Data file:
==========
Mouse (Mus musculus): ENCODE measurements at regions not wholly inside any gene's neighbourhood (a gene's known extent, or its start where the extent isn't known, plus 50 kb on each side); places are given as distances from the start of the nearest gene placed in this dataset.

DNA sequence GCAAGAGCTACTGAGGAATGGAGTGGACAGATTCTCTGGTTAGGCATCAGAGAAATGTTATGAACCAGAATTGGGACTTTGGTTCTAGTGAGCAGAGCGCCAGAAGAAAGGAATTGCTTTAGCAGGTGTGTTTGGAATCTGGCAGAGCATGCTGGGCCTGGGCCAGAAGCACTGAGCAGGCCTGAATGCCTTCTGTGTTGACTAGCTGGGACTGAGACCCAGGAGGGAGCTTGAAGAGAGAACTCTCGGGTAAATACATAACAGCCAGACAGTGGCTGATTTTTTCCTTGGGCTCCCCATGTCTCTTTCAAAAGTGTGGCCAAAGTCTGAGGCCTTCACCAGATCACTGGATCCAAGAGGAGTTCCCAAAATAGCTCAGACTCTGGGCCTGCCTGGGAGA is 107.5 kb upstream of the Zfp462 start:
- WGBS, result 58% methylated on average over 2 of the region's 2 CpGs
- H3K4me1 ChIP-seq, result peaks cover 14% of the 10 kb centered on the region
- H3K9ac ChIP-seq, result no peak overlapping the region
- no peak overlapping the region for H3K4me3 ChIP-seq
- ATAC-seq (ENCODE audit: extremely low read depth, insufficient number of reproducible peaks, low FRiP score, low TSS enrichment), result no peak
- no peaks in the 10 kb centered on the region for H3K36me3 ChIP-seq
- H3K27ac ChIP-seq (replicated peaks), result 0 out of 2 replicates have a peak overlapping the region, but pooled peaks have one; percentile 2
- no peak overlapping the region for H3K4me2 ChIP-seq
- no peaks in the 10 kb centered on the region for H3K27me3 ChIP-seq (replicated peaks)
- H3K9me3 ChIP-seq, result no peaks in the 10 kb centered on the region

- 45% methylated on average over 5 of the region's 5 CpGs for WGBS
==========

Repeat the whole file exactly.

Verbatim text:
Mouse (Mus musculus): ENCODE measurements at regions not wholly inside any gene's neighbourhood (a gene's known extent, or its start where the extent isn't known, plus 50 kb on each side); places are given as distances from the start of the nearest gene placed in this dataset.

DNA sequence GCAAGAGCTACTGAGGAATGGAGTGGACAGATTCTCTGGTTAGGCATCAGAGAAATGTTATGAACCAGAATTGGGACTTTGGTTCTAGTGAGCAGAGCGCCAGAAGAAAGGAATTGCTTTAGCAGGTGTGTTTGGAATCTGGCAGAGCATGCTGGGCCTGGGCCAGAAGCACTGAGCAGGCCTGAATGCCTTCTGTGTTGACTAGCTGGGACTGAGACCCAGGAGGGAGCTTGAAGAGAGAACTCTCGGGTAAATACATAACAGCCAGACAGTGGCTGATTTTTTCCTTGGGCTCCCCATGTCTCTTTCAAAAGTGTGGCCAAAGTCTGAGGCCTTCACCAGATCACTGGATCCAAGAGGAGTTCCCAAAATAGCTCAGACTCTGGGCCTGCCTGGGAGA is 107.5 kb upstream of the Zfp462 start:
- WGBS, result 58% methylated on average over 2 of the region's 2 CpGs
- H3K4me1 ChIP-seq, result peaks cover 14% of the 10 kb centered on the region
- H3K9ac ChIP-seq, result no peak overlapping the region
- no peak overlapping the region for H3K4me3 ChIP-seq
- ATAC-seq (ENCODE audit: extremely low read depth, insufficient number of reproducible peaks, low FRiP score, low TSS enrichment), result no peak
- no peaks in the 10 kb centered on the region for H3K36me3 ChIP-seq
- H3K27ac ChIP-seq (replicated peaks), result 0 out of 2 replicates have a peak overlapping the region, but pooled peaks have one; percentile 2
- no peak overlapping the region for H3K4me2 ChIP-seq
- no peaks in the 10 kb centered on the region for H3K27me3 ChIP-seq (replicated peaks)
- H3K9me3 ChIP-seq, result no peaks in the 10 kb centered on the region

- 45% methylated on average over 5 of the region's 5 CpGs for WGBS